Jordi Cuixart and Jordi Sànchez, the leaders of the main pro-independence grassroots groups in Catalonia, will be questioned today in Madrid’s Audiencia Nacional [1]. There is a chance that both of them might be jailed, pending trial, without legal grounds. We will see what happens and let us hope that it won’t come to that.

Meanwhile, the Spanish authorities are becoming increasingly belligerent in every area. For instance, they have brought in an unthinkable piece of legislation which allows companies based in Catalonia to fast-track moving their legal headquarters to Spain, as if someone was keeping them here against their will. Yesterday Banc de Sabadell decided to move their legal HQ to Alacant, in a gesture that is more propagandistic than effective. Caixabanc will follow suit today. Their scramble to cover all bases should not be overlooked and is reminiscent of the double-talk that used to plague Catalan politics. Even though for years Josep Oliu, the Banc de Sabadell CEO, has had a luxury office ready for him in Madrid’s calle Serrano, right next to the US embassy, it turns out that his bank is moving to Alacant instead. How can we explain such a bizarre move? Unlike Madrid, neither Alacant nor Palma can meet the operational and logistical conditions that both banks require nowadays. Yet they are not moving to the Spanish capital. And they are not moving there because, obviously, coming back to Barcelona will be much easier [from Alacant and Palma than from Madrid] and perhaps because they think that we might forget their gesture and one day they will come up with a good yarn about how they withstood Rajoy’s pressure to move to Madrid. They must think we were born yesterday …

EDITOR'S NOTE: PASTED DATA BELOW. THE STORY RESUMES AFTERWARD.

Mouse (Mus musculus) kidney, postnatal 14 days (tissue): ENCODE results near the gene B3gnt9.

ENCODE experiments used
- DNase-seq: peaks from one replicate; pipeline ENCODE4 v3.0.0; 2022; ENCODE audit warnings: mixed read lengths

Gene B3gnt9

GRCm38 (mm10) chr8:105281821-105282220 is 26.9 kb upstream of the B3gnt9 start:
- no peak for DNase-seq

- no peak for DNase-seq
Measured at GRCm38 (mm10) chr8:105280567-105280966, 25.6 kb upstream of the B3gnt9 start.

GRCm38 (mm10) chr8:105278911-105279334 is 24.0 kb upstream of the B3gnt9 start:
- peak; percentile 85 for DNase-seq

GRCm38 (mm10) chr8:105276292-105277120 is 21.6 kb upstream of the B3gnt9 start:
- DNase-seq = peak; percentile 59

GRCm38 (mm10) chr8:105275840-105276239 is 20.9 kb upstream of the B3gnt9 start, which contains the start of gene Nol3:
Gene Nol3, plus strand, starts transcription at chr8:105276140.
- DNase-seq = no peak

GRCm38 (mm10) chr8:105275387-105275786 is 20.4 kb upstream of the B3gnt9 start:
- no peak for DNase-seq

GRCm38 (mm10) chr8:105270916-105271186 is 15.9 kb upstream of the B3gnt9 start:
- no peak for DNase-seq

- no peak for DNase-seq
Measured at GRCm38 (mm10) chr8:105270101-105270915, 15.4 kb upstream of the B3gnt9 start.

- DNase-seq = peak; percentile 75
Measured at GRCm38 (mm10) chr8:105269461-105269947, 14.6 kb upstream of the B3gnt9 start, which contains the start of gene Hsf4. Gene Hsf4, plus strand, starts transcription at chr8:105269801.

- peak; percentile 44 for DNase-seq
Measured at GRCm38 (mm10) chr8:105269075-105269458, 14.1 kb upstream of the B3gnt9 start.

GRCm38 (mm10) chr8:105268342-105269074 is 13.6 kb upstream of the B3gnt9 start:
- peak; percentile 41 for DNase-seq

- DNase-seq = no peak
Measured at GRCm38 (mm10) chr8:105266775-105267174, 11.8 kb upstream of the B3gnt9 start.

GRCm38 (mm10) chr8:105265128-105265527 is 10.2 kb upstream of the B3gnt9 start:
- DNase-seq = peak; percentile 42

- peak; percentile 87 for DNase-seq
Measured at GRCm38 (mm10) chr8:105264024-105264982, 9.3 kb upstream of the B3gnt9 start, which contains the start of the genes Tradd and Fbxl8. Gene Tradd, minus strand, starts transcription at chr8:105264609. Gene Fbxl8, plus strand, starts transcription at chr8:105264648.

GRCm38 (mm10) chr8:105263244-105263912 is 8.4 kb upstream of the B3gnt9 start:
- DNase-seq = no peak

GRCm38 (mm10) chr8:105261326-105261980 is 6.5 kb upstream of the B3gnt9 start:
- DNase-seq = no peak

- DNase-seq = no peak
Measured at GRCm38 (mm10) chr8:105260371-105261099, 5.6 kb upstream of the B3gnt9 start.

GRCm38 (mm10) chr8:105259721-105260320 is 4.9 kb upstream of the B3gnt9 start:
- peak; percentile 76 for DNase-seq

Belligerence is also apparent in the streets, and this will increase in the coming days. Small far-right groups are going round hoping to provoke a response and large rallies are being held in Spanish cities by Spanish nationalists. Fascist leaders are openly and publicly urging to imprison Catalan President Carles Puigdemont, which further reveals Spain’s true face. For years we have had massive secessionist demonstrations without a single incident, but the minute Spain’s Guardia Civil and Police turn up, fascists groups begin to crop up, looking for trouble. Parallel to all this, direct censorship has raised its head, with newspapers such as Spanish daily El País sacking the last few rebels left in their newsroom. Meanwhile, Rajoy is growing increasingly bolder. Now he claims that no mediation is possible [between Madrid and Barcelona], that there is nothing to mediate over: surrender! Oh, and in a grand propaganda gesture, the Spanish army is opening up its barracks in Sant Boi, despite objections by the local authorities.

At the end of the day, it all boils down to the same thing: next Monday’s proclamation of independence is entirely credible and everyone believes it is a done thing. In Madrid they are scared to death: with only three days to go, they have very little room to manoeuvre. That is why they will pull all the stops and then some, as they realise that the situation will change dramatically after Monday. I don’t mean to say that it will be easy, but obviously nothing will be the same. Ever.

On this point, I feel that we should all be well aware that the response to everything —one that is definitive and emphatic— must come on Monday, either in the Catalan Parliament or wherever Catalan lawmakers might assemble. And we must act accordingly, preventing any action that might interfere with the plans of our parliament. I realise that people are anxious and distressed. Some of the events in the coming hours might be shocking. They will desperately try to push us off our track in any way they can. This must be met with a composed response. So please allow this mantra to slowly echo in your brain: “Monday, tick-tock; Monday, tick-tock; Monday, tick-tock”. The day after tomorrow is Sunday and, by Monday, everything will be just within a night’s distance.

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Translator’s notes:

[1] Madrid’s Audiencia Nacional is a special court of law that only deals with major crimes, such as terrorism.

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